|Publication number||US4680308 A|
|Application number||US 06/813,451|
|Publication date||Jul 14, 1987|
|Filing date||Dec 26, 1985|
|Priority date||Dec 26, 1985|
|Also published as||CA1261863A, CA1261863A1, DE3684435D1, EP0228298A2, EP0228298A3, EP0228298B1|
|Publication number||06813451, 813451, US 4680308 A, US 4680308A, US-A-4680308, US4680308 A, US4680308A|
|Inventors||Paul Schwartz, Devinder S. Gill, Kenneth J. McGrath|
|Original Assignee||Andrulis Research Corporation|
|Export Citation||BiBTeX, EndNote, RefMan|
|Patent Citations (7), Non-Patent Citations (2), Referenced by (20), Classifications (8), Legal Events (9)|
|External Links: USPTO, USPTO Assignment, Espacenet|
This invention relates to novel 1,2-diaminocyclohexane platinum complexes having a salicylate or catecholate ligand.
Cisplatin, an approved drug for the treatment of testicular, ovarian and bladder cancers, is described in U.S. Pat. Nos. 3,892,790 and 3,904,663. Other platinum complexes which have demonstrated anti-tumor activity clinically include 1,1-dicarboxylato(diammine)platinum(II), cis-dichloro-trans-dihydroxy-bis(isopropylamine)platinum-(IV), and 4-carboxyphthalato(1,2-diaminocyclohexane)-platinum (II). These complexes are described in U.S. Pat. Nos. 4,169,846; 4,137,248; and 4,394,319, whose disclosures are incorporated herein by reference.
Each of these prior art complexes consist of platinum bound to two amine ligands on one side of the molecule and either chloride ions or dicarboxylate ions on the other side of the molecule. This arrangement of atoms is consistent with the structure-activity relationships for active platinum complexes first defined by Cleare and Hoeschele (Bioinorganic Chemistry, 1973, 2, p. 187). To date, all reported active platinum complexes have the configuration of two inert amine ligands and two labile halide or carboxylate ligands arranged in a cis configuration. Gondolphi, et al reported the synthesis of triphenylphosphine platinum-catechol complexes which were not appreciably active (Inorganica Chim Acta, 1983, 80, p. 103).
It is an object of this invention to provide novel water soluble 1,2-diaminocyclohexane platinum complexes having substantial stability in water solutions.
Another object of the invention is to provide such complexes and pharmaceutical compositions comprising them having useful pharmaceutical activity.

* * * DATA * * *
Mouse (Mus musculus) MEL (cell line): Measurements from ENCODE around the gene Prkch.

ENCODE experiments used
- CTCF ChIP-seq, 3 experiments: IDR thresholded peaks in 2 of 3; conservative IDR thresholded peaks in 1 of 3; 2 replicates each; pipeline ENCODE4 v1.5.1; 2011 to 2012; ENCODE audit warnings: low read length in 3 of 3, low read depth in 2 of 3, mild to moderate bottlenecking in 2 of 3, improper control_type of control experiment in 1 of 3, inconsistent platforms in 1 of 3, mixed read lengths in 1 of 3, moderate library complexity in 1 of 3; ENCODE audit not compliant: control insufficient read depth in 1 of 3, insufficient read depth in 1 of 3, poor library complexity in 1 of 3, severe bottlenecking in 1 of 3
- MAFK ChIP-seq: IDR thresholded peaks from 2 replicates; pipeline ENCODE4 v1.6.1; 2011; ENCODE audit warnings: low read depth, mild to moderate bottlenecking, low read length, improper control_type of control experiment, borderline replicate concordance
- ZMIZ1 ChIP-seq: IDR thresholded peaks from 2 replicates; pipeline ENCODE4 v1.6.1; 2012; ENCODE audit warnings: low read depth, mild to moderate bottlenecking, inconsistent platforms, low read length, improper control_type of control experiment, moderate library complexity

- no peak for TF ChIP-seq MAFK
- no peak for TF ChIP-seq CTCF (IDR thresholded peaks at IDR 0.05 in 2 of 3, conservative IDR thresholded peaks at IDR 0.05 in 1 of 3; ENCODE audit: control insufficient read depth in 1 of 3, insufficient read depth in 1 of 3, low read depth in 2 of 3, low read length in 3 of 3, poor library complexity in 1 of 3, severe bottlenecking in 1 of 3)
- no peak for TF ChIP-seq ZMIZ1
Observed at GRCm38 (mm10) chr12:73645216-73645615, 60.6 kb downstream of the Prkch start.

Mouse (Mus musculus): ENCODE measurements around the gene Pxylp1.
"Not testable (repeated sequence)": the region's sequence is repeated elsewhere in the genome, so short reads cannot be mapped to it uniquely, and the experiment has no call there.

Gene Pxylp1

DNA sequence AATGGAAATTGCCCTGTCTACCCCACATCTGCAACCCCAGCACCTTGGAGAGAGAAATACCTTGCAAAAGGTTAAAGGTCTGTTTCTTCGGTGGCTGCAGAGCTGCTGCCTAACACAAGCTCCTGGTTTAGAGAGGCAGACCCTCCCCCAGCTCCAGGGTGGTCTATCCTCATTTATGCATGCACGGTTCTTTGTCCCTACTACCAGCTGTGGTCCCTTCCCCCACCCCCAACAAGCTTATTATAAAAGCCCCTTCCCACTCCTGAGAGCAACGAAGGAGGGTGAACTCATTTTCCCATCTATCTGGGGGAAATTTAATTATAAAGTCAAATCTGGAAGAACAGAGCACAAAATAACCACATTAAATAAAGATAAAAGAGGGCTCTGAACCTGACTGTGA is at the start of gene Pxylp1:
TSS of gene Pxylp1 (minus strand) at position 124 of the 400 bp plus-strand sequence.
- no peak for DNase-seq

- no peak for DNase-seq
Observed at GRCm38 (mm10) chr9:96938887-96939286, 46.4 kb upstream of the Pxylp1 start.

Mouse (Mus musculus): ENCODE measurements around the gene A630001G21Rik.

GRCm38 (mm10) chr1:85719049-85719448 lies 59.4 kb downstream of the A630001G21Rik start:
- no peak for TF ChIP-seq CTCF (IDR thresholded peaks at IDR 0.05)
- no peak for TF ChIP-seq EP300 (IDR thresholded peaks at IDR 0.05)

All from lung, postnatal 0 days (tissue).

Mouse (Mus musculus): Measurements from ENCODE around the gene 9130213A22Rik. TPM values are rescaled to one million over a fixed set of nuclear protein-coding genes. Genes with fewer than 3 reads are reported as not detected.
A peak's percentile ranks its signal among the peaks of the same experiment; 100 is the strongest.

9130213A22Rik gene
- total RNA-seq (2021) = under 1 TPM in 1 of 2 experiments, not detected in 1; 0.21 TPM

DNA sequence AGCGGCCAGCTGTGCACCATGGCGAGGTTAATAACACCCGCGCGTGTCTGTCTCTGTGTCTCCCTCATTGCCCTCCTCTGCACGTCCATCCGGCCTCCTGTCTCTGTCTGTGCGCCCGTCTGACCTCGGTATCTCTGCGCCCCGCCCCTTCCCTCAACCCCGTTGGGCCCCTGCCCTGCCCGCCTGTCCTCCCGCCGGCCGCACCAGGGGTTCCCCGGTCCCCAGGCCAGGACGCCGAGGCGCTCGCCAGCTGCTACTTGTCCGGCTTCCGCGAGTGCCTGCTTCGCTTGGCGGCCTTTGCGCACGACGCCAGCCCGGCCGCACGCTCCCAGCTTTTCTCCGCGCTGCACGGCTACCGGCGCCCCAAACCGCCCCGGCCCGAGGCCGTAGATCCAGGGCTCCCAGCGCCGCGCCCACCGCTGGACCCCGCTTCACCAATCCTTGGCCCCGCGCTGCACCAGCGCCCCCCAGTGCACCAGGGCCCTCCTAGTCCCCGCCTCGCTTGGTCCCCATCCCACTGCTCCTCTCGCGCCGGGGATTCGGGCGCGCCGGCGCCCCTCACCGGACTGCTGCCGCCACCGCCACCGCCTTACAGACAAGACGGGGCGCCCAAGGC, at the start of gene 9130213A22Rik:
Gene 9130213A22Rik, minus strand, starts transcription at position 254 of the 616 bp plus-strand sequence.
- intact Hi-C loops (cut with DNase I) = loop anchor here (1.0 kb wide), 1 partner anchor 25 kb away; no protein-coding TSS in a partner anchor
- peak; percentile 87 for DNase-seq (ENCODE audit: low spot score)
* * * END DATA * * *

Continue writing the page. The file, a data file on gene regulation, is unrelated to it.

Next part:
A further object of this invention is to provide a method of tumor therapy employing a platinum complex of this invention.
Upon further study of the specification and appended claims, further objects and advantages of this invention will become apparent to those skilled in the art.
In a composition aspects, this invention relates to novel platinum (II) complexes of the formulae ##STR2## wherein DACH = 1,2-diaminocyclohexane and R = --COOH or --SO3 H, and the pharmaceutically acceptable salts thereof with bases.
In another composition aspect, this invention relates to pharmaceutical compositions comprising one or more compounds of this invention in admixture with a pharmaceutically acceptable carrier.
In a process aspect, this invention relates to processes for the preparation and isolation of the compounds of this invention.
In another process aspect, this invention relates to methods of using the compounds of this invention as pharmaceutically active agents
The complexes of this invention, in their free acid form, can be represented generically by the formula ##STR3## and the trans isomers thereof, by the formula ##STR4## wherein in each formulae Pt is Pt(II) or Pt(IV), and R has the values given above and Z is --CO-- or a single bond joining the phenolic oxygen atom to the benzene ring. In their salt form, e.g., sodium, potassium or tertiary amine, e.g., trimethylamine, trihydroxyethyl-amine salt, the proton of the R group is replaced by a non-toxic anion.
The compounds of this invention possess substantial pharmaceutical activities, including antiinflammatory, e.g., antiarthritic, trypanocidal and antitimor activities. For a description of platinum compounds having both trypanocidal and antitumor activities, see Farrell, N.P., Biochem Pharm., 33:961-971, 1984, and of platinum compounds having antiarthritic antiinflammatory activity, see Bowen, et al, Agents and Actions, 4/2:108-112, 1974 (Birkhanser Verlag Basil).
The complexes of this invention deviate from the historical pattern for platinum complexes having antitumor activity in that the platinum phenolate linkage in the salicylate and catechol complexes is extremely stable. Althougb the resulting complexes are exceedingly stable, they retain or improve upon the antitumor activity. This solution stability allows for pharmaceutical formulations to be readily prepared as final dosage forms for clinical administration.
The platinum-salicylate complexes of this invention are the first which demonstrate substantial antitumor activity In extensive animal tumor model testing the compounds of this invention have been shown to be curative over wide dose ranges. These complexes are readily soluble and remain stable in solution over extended periods of time. These favorable physical properties combined with superior biological properties including potent antitumor activities and high therapeutic indices allow these complexes to be developed as clinically active antineoplastic drugs.
The compounds of this invention are the first platinum complexes containing salicylate or catechol ligands which possess substantial antitumor activity. Moreover, they demonstrate high levels of antitumor activity and high therapeutic indices, i.e., they have a high index of safety between toxic and therapeutically effective levels. New synthetic procedures were developed to prepare these complexes to high levels of purity. Spectroscopic and chromatographic methods were employed to determine the solution stability of these complexes. The complexes were screened against the L1210 mouse tumor model to determine antitumor activity. In addition the M5076 ovarian, B16 melanoma, and Lewis lung murine tumor models were used.